Brinkley also had previously issues on Dot (# 15371 « Crazy crazy heart/Forces of evil » – both pop rockers) in March 1955, and Algonquin 712/3 (a New York label) (« Go slow baby », a fine bluesy rocker, with a thrilling guitar) in 1957, plus some instrumentals. first on Kliff 100 (1958) , the good « Guitar smoke » which reminds one of Bill Justis‘ monster « Raunchy » ; then on Roulette 4117 (« The creep/Rock and roll rhumba »).
download(addition on Jan. 19th, 207. Thanks to Pierre Monnery)
DAYTON HARP cut records as soon as 1952: his « Foot loose and fancy free » (Gilt-Edge 5038) is a good bopper with excellent mandolin over a really ‘hillbilly’ vocal. He hailed from Florida, and he recorded there a duet (with Dot Anderson who gives Harp the replica) in 1958 for the Star label (# 695) « Man crazy woman » : a nimble guitar and a too short steel solo. A really good record. The flipside sees Harp alone : « You’reOne in a million » is a fine uptempo ballad with the same instrumentation (really good guitar!). Both these tracks were issued as Starday customs.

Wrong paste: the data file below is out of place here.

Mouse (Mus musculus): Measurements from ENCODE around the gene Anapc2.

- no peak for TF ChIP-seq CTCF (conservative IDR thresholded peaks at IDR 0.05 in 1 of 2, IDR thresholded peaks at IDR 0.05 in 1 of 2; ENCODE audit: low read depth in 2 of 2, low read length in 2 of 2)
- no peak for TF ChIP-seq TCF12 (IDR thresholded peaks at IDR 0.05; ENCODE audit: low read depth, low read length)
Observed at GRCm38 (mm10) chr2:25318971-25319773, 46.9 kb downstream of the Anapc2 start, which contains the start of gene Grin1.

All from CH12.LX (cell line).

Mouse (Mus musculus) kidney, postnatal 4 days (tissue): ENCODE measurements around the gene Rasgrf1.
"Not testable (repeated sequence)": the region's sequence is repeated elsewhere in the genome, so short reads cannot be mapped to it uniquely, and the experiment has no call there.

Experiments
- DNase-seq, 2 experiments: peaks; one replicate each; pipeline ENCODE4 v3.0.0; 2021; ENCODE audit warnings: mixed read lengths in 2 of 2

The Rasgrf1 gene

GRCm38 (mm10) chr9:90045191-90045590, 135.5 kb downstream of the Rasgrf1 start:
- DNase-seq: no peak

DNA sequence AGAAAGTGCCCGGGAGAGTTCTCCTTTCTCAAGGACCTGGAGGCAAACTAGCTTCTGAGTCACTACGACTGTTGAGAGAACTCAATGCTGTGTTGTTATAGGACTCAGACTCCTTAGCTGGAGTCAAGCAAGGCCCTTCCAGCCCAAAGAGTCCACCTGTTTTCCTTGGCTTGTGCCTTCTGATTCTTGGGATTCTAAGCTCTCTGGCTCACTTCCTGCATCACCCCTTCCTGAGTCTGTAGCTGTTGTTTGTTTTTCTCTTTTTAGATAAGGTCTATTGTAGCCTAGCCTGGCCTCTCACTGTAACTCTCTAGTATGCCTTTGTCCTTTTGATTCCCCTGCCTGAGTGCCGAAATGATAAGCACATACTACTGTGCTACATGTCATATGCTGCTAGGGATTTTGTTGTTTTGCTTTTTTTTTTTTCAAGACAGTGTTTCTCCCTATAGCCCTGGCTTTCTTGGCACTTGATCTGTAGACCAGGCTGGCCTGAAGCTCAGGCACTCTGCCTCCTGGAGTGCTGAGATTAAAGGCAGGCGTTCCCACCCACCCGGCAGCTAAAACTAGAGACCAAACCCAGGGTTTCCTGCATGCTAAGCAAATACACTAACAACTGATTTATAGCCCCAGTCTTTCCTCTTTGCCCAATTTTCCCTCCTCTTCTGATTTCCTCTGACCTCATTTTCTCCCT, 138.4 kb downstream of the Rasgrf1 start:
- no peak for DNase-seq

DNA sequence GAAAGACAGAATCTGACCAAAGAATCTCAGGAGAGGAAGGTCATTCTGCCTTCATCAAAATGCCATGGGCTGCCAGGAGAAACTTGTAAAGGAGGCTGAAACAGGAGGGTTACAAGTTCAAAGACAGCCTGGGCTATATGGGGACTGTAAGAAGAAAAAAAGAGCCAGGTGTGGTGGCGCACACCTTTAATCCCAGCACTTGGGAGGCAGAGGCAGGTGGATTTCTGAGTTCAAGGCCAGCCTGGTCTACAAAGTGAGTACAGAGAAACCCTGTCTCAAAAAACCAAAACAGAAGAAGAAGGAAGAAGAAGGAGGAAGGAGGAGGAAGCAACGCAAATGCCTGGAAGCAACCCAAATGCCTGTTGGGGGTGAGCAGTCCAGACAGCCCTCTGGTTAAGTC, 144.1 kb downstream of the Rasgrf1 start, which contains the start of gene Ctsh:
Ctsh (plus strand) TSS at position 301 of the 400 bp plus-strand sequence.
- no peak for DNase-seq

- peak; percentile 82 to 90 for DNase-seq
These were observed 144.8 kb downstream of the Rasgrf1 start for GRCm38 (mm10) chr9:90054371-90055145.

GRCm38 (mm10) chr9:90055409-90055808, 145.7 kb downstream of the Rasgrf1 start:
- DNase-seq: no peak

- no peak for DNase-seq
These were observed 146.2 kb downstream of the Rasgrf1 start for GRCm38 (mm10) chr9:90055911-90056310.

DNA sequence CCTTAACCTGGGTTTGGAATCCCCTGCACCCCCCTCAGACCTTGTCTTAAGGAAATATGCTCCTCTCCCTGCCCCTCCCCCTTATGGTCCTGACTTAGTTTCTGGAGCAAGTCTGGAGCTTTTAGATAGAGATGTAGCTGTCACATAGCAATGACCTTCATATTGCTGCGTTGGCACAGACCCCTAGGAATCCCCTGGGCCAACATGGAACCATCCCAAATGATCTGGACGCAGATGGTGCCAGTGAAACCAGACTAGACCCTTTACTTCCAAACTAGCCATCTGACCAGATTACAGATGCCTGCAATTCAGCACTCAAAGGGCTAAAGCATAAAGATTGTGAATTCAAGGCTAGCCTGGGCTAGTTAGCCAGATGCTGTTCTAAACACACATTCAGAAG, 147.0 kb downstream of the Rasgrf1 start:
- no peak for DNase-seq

Sources : the Capitol label discogaphy (Michel Ruppli a.o.) ; 45rpmrecords.com ; YouTube ; Terence Gordon’s Rockin’ Country Style ; 45-cat ; rocky52.net ; Tony Russell’s « Country music » (1921-1945) ; Bruce Elder’s Lou Graham biography on Allmusic.com.
This fortnight’s favorites feature will be separated in two sections. First we will be wandering between some artists of various importance. Second we will hook up on a familiar theme in 1954-55, that of « Daydreamin’ »…
First comes the very unknown from the early days, WALLY MOORE& His Tennesseans. He cut seemingly first for the R&B indie Acorn (a subsidiary of N.J. giant Savoy label), which had its Hillbilly serie : « A dream lives on » (# 317-B) in 1951. A sweet little jumping bopper with good voice from Moore. The steel is uninspired, but the guitar takes a fresh short solo. Earlier he had been on the big concern Savoy – again in its 3000 Hillbilly serie – for the proto-Rockabilly « Down at the picture show » (# 3025). He had also a good disc on # 3023, « Tie a little string around your finger » (announced by 7th Jan. 1950 Billboard issue); I include the reverse side, « A vision of yesterday« , a weeping ballad for a change, because of the mandolin accompaniment and the Hawaii style steel (which sounds like Jerry Byrd, according to the provider of this 78rpm, Ronald Keppner). Finally Moore had another record on Regent 170 [unheard] then he disappeared from my researching antennas.
Galen Gart’s ARLD gives the date of Savoy 3024 (wedged in between the two Wally Moore issues) as issued in January 1950, and Acorn 316 on March 1951.
Billboard Feb. 18, 1950